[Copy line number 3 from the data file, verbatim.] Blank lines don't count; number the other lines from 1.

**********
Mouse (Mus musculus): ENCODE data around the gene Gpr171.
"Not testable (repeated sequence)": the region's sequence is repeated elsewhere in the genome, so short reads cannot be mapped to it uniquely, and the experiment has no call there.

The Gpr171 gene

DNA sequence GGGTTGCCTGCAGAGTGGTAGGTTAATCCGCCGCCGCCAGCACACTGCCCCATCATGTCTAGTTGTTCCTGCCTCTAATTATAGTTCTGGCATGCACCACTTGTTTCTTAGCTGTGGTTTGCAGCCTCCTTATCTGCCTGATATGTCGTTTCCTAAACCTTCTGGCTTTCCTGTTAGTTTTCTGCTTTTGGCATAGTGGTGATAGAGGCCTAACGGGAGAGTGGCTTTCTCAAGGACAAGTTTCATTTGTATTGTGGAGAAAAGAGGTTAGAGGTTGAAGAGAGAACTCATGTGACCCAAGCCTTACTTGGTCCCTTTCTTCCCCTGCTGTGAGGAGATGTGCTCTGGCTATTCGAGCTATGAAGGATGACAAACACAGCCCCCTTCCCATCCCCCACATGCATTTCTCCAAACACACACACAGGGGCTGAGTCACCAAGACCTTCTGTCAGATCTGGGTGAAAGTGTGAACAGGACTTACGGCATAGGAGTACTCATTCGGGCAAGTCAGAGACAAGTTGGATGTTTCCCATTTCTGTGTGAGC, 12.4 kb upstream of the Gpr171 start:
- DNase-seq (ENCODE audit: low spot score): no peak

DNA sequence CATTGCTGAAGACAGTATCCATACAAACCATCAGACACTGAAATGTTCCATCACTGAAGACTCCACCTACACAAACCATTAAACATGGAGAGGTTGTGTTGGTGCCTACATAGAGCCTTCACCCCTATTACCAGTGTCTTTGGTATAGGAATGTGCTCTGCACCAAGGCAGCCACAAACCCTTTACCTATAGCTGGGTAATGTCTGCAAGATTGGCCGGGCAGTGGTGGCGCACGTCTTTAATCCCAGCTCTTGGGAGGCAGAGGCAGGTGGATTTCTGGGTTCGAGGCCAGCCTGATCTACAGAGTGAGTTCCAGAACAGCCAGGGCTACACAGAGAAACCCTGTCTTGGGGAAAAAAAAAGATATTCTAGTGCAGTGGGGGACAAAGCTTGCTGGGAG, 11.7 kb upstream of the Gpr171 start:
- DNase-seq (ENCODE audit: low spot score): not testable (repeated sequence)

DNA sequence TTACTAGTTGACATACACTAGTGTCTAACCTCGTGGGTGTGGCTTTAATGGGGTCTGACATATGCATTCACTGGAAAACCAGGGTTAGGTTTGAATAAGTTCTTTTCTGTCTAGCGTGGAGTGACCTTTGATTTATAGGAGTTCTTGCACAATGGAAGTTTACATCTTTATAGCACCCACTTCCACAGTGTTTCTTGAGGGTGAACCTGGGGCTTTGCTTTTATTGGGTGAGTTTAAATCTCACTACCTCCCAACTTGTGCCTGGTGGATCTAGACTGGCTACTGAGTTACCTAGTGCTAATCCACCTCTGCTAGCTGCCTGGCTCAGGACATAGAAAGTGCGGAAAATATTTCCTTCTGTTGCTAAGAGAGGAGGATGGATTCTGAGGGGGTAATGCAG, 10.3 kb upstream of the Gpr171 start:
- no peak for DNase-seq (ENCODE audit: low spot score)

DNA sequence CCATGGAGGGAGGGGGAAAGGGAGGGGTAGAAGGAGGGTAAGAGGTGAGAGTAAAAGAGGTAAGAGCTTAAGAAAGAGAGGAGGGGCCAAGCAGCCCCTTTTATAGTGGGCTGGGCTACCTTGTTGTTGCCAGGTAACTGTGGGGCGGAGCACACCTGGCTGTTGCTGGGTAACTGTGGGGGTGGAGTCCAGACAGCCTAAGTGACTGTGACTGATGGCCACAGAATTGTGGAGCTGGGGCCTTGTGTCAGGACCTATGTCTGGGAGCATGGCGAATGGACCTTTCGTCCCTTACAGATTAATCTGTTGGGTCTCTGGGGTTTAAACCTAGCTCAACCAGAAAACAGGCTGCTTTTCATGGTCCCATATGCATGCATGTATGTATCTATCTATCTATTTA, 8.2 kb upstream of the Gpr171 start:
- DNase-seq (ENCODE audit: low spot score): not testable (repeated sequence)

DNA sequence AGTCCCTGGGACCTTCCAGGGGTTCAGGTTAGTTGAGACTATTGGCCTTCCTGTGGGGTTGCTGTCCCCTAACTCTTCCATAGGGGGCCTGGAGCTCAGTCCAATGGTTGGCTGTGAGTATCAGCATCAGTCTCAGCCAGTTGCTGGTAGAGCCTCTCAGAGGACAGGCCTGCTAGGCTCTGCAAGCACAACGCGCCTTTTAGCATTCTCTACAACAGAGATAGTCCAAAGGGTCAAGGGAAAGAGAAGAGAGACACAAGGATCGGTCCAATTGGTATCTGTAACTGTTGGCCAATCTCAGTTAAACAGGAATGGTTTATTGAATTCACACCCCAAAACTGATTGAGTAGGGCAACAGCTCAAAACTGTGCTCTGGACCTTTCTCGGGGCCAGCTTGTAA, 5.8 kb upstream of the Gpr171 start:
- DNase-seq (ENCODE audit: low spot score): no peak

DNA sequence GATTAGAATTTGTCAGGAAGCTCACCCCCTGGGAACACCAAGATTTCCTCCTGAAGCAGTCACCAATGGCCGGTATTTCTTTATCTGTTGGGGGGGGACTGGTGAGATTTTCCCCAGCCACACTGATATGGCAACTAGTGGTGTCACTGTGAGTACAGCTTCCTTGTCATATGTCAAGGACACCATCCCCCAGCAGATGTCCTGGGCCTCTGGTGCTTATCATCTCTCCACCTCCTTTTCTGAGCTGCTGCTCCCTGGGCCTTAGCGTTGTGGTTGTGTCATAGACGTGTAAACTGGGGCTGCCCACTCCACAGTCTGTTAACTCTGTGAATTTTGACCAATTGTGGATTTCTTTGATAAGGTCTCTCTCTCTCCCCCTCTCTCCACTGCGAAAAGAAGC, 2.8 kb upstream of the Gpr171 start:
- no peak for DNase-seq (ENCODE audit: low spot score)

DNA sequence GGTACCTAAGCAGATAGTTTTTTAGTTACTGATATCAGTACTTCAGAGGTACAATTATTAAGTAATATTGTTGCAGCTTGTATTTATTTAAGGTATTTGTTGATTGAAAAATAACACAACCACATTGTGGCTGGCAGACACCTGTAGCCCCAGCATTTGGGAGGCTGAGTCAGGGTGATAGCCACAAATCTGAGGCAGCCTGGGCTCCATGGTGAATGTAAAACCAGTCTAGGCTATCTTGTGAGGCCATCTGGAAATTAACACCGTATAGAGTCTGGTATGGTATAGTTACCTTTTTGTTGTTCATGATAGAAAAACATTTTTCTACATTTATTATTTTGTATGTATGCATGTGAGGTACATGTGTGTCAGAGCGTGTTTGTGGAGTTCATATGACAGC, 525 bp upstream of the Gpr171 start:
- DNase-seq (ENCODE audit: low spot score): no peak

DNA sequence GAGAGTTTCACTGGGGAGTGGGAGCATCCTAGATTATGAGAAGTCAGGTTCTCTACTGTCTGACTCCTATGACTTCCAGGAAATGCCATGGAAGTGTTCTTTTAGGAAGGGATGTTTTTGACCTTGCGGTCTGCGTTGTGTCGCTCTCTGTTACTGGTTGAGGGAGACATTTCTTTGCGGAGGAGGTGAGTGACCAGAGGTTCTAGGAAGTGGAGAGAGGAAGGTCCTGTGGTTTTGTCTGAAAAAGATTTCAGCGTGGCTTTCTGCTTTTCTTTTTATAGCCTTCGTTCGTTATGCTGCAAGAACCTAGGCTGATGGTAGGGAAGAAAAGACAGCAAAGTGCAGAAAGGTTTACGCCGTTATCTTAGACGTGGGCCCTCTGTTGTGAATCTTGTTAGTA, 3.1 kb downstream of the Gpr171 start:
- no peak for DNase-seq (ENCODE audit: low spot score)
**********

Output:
The Gpr171 gene